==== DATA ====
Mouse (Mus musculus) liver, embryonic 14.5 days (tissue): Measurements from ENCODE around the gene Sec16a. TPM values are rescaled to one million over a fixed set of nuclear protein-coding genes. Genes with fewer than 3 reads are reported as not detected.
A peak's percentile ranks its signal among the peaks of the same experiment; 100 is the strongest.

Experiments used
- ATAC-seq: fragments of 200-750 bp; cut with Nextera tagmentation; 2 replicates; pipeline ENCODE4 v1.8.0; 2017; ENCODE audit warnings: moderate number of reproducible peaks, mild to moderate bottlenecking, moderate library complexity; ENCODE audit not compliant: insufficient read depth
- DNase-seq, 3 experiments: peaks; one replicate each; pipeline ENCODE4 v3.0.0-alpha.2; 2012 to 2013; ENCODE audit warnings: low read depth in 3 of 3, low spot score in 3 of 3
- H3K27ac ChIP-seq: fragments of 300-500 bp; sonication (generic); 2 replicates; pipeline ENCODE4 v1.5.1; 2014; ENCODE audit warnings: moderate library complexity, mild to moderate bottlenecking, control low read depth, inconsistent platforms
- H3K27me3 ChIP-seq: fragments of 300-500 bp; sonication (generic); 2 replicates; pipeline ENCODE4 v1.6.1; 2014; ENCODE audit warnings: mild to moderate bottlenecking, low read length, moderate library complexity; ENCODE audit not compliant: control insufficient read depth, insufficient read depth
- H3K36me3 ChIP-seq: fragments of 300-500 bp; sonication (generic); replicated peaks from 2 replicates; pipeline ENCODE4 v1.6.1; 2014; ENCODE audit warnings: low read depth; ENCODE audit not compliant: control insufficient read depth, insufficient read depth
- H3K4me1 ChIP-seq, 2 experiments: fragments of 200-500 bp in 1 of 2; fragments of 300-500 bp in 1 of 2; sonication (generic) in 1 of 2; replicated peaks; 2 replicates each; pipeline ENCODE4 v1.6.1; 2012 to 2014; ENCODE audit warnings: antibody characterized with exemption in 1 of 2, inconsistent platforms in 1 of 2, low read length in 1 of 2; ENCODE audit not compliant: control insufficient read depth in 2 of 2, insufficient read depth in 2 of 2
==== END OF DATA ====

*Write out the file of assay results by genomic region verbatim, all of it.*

Mouse (Mus musculus) liver, embryonic 14.5 days (tissue): Measurements from ENCODE around the gene Sec16a. TPM values are rescaled to one million over a fixed set of nuclear protein-coding genes. Genes with fewer than 3 reads are reported as not detected.
A peak's percentile ranks its signal among the peaks of the same experiment; 100 is the strongest.

Experiments used
- ATAC-seq: fragments of 200-750 bp; cut with Nextera tagmentation; 2 replicates; pipeline ENCODE4 v1.8.0; 2017; ENCODE audit warnings: moderate number of reproducible peaks, mild to moderate bottlenecking, moderate library complexity; ENCODE audit not compliant: insufficient read depth
- DNase-seq, 3 experiments: peaks; one replicate each; pipeline ENCODE4 v3.0.0-alpha.2; 2012 to 2013; ENCODE audit warnings: low read depth in 3 of 3, low spot score in 3 of 3
- H3K27ac ChIP-seq: fragments of 300-500 bp; sonication (generic); 2 replicates; pipeline ENCODE4 v1.5.1; 2014; ENCODE audit warnings: moderate library complexity, mild to moderate bottlenecking, control low read depth, inconsistent platforms
- H3K27me3 ChIP-seq: fragments of 300-500 bp; sonication (generic); 2 replicates; pipeline ENCODE4 v1.6.1; 2014; ENCODE audit warnings: mild to moderate bottlenecking, low read length, moderate library complexity; ENCODE audit not compliant: control insufficient read depth, insufficient read depth
- H3K36me3 ChIP-seq: fragments of 300-500 bp; sonication (generic); replicated peaks from 2 replicates; pipeline ENCODE4 v1.6.1; 2014; ENCODE audit warnings: low read depth; ENCODE audit not compliant: control insufficient read depth, insufficient read depth
- H3K4me1 ChIP-seq, 2 experiments: fragments of 200-500 bp in 1 of 2; fragments of 300-500 bp in 1 of 2; sonication (generic) in 1 of 2; replicated peaks; 2 replicates each; pipeline ENCODE4 v1.6.1; 2012 to 2014; ENCODE audit warnings: antibody characterized with exemption in 1 of 2, inconsistent platforms in 1 of 2, low read length in 1 of 2; ENCODE audit not compliant: control insufficient read depth in 2 of 2, insufficient read depth in 2 of 2